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Co.Design

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The Addams Family's Living Room Was ... Pink!?

When it comes to interior design, a photograph of the Addams Family television set shows that TV's weirdest family was even weirder than you think.

Happy Thanksgiving! To keep you busy while you recover from turkey coma, we're republishing some of our favorite stories from 2013. Enjoy.—Eds

Quick! Name the color of the Addams Family's living room wallpaper!

Black? Brown? Corpse green? Wrong! The correct answer is ... pink?

Ever since famed New Yorker cartoonist drew the first one-panel cartoon back in 1938, the gleefully ghoulish Addams Family—Gomez, Morticia, Uncle Fester, Lurch, Wednesday, Pugsley, and Thing—have seemed to exist in a world with a palette as muted as an Arkham graveyard. Yet Morticia's interior design swatch was apparently more Romy Schneider than Edward Gorey. A recently rediscovered shot of the 1964 sitcom's Addams Family set reveals that the black-and-white world we think TV's most morbid family inhabited was actually far more colorful than any of us expected.

The picture was taken by photographer Richard Fish. A freelancer who took a number of on-location shots for publications such as Better Homes and Gardens and the Los Angeles Times, this particular shot was taken for TV Guide and reveals that the Addams Family set featured a very surprising palette of salmon, sea glass, buttercup, and more.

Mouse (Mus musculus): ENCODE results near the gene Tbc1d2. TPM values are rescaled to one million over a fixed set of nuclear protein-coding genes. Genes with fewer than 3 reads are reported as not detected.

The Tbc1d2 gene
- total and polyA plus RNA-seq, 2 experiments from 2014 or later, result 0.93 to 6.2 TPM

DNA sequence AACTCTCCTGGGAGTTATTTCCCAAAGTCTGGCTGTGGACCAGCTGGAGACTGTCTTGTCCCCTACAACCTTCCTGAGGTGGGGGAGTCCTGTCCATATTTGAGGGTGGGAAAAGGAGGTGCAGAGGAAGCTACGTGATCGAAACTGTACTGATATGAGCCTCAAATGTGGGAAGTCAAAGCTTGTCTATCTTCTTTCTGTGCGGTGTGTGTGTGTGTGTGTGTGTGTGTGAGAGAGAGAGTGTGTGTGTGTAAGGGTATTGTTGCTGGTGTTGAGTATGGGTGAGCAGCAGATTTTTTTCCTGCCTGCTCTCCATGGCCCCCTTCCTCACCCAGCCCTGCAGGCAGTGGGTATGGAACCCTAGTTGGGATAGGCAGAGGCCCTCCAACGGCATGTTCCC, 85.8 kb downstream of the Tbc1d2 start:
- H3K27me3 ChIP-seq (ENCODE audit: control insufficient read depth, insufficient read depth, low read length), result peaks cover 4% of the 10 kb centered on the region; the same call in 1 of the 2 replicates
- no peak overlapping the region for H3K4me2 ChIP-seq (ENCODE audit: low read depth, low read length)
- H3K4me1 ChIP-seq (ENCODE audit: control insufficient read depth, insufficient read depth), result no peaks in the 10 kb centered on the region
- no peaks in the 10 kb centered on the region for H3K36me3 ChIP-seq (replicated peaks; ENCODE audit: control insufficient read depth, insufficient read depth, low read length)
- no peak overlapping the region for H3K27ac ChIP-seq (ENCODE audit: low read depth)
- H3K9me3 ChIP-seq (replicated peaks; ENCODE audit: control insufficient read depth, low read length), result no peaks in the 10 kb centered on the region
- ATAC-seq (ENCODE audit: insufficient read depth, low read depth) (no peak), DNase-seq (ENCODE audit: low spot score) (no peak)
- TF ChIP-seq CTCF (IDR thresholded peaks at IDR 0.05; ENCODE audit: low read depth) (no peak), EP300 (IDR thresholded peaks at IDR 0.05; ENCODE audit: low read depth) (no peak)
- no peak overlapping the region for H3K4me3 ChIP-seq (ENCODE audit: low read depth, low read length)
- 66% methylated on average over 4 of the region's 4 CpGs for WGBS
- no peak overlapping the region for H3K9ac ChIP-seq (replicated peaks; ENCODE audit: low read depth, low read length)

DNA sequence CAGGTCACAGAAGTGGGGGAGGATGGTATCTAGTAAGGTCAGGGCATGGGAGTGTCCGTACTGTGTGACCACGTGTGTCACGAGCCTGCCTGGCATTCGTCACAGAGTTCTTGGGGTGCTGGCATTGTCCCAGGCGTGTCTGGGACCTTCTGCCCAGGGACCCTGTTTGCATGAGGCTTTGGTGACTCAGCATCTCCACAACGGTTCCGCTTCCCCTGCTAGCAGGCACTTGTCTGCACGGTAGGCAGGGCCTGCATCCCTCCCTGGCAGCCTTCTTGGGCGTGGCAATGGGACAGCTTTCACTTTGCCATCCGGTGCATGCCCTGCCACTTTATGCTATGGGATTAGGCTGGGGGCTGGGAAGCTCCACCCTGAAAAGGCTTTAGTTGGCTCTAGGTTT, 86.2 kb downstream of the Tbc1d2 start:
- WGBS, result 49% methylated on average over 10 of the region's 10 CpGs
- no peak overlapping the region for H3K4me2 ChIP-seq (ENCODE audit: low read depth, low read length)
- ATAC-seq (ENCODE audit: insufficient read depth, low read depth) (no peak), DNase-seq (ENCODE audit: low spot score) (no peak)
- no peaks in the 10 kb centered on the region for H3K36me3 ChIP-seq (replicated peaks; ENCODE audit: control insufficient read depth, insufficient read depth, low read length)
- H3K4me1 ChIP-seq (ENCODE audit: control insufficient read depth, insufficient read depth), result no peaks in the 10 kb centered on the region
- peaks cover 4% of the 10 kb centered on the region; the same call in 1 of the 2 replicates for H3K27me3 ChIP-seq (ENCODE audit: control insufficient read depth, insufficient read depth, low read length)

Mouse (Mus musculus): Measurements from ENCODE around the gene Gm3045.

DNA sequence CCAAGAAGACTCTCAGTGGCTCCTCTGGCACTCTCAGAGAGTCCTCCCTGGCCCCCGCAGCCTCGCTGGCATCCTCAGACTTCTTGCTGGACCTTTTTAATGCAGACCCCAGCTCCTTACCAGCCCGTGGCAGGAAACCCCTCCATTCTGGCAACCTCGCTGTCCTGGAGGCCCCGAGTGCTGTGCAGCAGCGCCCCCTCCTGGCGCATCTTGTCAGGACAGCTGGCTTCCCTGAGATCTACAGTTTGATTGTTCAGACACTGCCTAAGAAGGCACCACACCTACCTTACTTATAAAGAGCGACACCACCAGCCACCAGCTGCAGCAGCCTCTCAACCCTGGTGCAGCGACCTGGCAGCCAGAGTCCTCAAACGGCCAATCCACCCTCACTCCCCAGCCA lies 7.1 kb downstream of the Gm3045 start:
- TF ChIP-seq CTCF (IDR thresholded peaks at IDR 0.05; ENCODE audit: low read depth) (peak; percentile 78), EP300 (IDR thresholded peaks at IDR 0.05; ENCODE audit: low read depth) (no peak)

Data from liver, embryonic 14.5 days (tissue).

When you actually think about it, of course the Addams Family set was colorful. Instead of going to all the expense of creating a set that would feel at home in a Tim Burton film, all they needed to do was reuse props from other TV shows and film in black-and-white with atmospheric lightning. And yet, it still seems so wrong to think of Gomez bounding down a bright, florally carpeted staircase, or for Morticia to drape herself mysteriously against some buttercup-yellow curtains, not just because we associate the Addams Family with monochrome, but because in many ways our brains really do believe that, somehow, color is a fairly recent invention, and that the past exists without color until we see that color for ourselves.

It may seem weird to see the Addams Family set as it really was, but why must the ghastly, the gruesome, the aberrant and the macabre be forced to embrace such consistently monotonous color schemes? Who are you to tell the Addams family that pink can't be creepy, when they know creepy better than anyone? Never forget the Addams family motto: Sic gorgiamus allos subjectatos nunc. "We feast on those who would subdue us." That goes doubly for those who would subdue their palette.

[Via Cult of the Weird]